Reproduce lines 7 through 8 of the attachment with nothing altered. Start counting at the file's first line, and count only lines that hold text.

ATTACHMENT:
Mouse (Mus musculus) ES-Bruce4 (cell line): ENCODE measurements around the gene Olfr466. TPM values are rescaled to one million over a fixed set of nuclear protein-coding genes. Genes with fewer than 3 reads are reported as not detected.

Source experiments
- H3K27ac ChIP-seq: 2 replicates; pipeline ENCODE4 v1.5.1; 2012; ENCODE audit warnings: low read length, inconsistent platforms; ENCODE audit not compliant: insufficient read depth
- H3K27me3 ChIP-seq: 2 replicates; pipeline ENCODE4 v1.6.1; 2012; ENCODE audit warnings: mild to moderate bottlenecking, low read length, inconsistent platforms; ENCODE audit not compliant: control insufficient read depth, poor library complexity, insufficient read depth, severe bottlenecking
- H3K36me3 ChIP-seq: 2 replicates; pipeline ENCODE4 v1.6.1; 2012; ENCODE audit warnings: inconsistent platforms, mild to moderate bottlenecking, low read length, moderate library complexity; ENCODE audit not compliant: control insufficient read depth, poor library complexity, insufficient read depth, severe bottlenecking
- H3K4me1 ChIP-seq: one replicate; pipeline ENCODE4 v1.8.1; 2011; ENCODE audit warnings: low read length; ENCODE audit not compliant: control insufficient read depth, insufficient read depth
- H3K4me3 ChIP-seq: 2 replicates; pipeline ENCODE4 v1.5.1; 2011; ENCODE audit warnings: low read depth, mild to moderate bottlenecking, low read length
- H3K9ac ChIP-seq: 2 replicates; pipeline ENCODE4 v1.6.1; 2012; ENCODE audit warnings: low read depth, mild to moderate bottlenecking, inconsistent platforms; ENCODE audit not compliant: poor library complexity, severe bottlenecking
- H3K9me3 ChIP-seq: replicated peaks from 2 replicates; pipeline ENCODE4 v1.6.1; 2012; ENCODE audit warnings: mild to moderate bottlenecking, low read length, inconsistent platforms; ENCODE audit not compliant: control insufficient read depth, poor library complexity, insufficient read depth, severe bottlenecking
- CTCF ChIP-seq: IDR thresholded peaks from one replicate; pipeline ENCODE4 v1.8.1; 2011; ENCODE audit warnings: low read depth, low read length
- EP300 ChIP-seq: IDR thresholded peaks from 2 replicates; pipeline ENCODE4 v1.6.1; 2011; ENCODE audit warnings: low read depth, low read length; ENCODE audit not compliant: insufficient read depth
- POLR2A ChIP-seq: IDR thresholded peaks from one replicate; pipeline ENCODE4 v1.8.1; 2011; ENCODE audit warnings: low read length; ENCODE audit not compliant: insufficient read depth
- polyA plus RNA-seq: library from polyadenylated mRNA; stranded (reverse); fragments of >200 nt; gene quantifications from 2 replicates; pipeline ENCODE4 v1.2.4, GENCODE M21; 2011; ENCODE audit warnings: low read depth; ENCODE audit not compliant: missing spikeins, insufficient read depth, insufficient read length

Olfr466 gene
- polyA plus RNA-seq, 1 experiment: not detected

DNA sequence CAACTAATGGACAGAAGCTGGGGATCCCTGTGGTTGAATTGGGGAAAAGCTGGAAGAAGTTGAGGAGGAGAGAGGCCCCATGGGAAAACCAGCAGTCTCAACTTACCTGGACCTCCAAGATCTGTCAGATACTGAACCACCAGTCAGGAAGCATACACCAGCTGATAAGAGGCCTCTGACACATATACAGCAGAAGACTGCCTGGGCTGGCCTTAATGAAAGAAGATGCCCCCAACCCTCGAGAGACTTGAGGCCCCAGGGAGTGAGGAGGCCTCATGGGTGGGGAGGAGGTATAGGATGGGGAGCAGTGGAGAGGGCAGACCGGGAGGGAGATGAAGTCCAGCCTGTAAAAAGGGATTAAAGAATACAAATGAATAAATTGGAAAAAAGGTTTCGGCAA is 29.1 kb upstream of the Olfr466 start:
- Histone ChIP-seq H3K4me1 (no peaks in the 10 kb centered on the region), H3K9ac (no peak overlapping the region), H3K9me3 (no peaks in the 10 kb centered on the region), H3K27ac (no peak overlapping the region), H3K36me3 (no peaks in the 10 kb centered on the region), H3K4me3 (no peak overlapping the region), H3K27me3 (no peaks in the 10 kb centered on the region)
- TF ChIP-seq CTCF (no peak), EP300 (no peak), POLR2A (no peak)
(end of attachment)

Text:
- H3K4me3 ChIP-seq: 2 replicates; pipeline ENCODE4 v1.5.1; 2011; ENCODE audit warnings: low read depth, mild to moderate bottlenecking, low read length
- H3K9ac ChIP-seq: 2 replicates; pipeline ENCODE4 v1.6.1; 2012; ENCODE audit warnings: low read depth, mild to moderate bottlenecking, inconsistent platforms; ENCODE audit not compliant: poor library complexity, severe bottlenecking